In honour of spiritual teacher

by Shahrul Hafeez, The New Straits Times, Apr 28, 2006

IPOH, Perak (Malaysia) -- Nestled in lush greens and flanked by the limestone Tambun Hills stands a 24-metre statue built by an orchard owner to honour his late spiritual teacher.

Sitting atop the Jingang Jing She temple in Tambun, near here, work on the imposing structure was completed in seven months.

Its builder Fu Ah Kau, 62, had embedded within the statue relics and spiritual scriptures belonging to his late teacher, Nepalese Tulku Urgyen Rinpoche.

Met at the temple yesterday, Fu said he met Tulku about 30 years ago when the latter came to Malaysia and eight years ago, work started on the temple.

In 2002, Fu went to Nepal and found out the Tulku had died in 1996.

"I was surprised and honoured when I was given relics and scriptures belonging to Tulku. It was then that I thought about erecting a statue in his honour," he said.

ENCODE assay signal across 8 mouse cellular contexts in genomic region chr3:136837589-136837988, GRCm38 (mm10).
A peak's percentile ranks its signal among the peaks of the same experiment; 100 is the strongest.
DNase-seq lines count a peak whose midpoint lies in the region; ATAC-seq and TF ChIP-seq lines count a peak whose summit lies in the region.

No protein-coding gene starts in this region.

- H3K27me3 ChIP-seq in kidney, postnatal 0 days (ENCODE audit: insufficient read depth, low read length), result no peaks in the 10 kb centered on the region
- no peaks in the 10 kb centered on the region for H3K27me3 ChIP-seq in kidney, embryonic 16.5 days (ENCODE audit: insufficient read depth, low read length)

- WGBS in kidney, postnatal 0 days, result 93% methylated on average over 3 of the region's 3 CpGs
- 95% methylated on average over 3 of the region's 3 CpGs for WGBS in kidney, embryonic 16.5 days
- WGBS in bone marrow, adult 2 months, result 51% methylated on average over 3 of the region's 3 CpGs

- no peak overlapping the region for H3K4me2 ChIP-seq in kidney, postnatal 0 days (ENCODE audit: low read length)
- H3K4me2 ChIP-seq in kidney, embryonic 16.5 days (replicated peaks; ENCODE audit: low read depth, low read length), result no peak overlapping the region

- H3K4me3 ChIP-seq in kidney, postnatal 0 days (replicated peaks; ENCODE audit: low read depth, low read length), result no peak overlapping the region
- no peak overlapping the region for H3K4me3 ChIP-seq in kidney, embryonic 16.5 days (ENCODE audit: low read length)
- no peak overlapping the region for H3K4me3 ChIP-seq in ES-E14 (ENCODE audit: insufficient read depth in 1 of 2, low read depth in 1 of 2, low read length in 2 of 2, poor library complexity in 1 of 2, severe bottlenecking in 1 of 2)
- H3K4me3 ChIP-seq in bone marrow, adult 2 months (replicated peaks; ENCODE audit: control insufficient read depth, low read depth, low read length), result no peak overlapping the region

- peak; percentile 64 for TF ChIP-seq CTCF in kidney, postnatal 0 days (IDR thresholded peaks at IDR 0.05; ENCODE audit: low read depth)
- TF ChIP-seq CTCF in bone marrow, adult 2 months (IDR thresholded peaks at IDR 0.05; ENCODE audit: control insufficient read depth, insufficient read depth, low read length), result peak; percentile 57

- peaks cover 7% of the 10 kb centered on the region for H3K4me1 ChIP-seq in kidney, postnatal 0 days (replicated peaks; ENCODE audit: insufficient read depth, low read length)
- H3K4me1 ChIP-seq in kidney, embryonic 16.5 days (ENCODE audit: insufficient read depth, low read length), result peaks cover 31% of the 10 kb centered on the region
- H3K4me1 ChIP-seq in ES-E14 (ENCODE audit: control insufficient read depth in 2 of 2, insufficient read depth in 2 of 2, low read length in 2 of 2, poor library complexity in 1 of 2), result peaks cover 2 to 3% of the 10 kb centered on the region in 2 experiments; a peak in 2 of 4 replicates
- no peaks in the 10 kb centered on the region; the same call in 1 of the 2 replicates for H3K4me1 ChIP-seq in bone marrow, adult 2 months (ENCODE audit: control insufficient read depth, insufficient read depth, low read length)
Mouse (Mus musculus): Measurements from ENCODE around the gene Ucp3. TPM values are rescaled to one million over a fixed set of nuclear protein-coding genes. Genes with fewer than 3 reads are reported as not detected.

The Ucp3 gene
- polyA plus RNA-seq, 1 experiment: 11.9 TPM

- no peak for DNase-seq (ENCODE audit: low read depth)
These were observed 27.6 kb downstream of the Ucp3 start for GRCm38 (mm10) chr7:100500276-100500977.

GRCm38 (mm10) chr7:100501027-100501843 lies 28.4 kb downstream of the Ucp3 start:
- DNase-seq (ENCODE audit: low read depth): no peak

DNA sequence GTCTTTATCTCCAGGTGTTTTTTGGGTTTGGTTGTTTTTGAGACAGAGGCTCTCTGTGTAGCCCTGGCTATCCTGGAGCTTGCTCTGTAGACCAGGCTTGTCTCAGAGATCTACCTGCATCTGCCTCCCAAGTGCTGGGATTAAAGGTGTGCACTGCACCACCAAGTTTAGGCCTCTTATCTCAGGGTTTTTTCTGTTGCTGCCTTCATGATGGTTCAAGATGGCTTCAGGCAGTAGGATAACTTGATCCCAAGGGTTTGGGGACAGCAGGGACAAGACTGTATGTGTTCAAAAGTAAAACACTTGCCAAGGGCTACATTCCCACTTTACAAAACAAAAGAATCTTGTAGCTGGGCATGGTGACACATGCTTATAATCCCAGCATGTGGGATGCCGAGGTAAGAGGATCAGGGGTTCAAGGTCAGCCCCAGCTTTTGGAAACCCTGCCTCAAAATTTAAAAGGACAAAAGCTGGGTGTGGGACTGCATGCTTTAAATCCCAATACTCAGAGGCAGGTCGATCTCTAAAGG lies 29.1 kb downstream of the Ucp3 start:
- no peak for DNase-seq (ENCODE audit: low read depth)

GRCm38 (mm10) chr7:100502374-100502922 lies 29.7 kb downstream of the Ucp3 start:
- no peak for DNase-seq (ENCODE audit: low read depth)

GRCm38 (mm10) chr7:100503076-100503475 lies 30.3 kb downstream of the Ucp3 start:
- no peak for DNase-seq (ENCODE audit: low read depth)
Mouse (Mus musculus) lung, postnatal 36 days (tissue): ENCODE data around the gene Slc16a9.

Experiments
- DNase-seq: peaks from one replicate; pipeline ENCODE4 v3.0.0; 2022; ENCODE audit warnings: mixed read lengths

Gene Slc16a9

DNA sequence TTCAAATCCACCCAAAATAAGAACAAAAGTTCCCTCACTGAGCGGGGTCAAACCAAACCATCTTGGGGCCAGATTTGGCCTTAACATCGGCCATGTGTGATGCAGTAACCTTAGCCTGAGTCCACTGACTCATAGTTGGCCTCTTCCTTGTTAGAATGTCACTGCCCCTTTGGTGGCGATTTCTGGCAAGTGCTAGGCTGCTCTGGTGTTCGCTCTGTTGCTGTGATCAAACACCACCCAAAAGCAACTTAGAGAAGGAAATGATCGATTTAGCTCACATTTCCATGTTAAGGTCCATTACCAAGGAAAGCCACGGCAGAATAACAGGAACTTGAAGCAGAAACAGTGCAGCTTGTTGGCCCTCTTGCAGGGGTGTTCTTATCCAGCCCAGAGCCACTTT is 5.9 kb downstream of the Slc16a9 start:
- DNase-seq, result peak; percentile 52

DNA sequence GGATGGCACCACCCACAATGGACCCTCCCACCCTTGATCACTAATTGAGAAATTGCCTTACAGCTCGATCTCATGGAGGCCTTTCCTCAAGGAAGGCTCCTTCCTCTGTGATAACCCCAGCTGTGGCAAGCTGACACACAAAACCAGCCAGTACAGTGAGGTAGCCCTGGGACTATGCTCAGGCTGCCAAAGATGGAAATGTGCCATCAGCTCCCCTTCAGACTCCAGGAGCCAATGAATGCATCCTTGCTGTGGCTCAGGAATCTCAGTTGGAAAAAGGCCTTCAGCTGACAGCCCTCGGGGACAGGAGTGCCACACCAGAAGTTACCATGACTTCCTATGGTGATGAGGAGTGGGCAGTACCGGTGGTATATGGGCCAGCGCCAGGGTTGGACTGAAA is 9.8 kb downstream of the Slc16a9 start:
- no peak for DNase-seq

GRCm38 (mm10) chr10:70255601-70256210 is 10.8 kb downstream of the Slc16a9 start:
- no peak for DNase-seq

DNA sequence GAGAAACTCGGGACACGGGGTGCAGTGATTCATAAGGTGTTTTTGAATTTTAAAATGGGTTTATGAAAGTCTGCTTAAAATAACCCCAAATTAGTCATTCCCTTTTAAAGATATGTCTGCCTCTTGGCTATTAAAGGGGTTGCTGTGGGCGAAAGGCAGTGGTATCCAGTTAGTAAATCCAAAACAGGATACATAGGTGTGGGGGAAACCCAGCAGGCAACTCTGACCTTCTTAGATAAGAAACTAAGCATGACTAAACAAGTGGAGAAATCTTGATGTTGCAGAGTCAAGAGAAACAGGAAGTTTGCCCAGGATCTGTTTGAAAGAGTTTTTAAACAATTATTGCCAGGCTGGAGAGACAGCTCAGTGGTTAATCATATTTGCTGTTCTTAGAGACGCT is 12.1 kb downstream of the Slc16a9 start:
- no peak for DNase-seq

Fu said the area where the statue is located was perfect for meditation as it was tranquil and commanded a breath-taking view of the surroundings.

"I think of the statue as bringing prosperity to the whole area," he said, adding visitors would have to climb 194 steps before they could get a view of the statue.

The temple is shielded from the Tambun-Taman Chempaka road and visitors have to drive 500 metres along a narrow road before they can get a glimpse of it.

More than 200 smaller statues have also been placed within the temple’s compound.

Fu, who has a special prayer room on the ninth floor of the ten-storey temple, said Tulku's son, Chokyi Nyma Rinpoche, 54, would be here for a blessing ceremony on May 17.

On the temple, he said it was designed to blend with the slopes of the hilly area.

"For example, in some rooms in the temple, the walls are part of the hill’s face," he said.

The temple is able to accommodate about 200 people at any one time and has five guest rooms.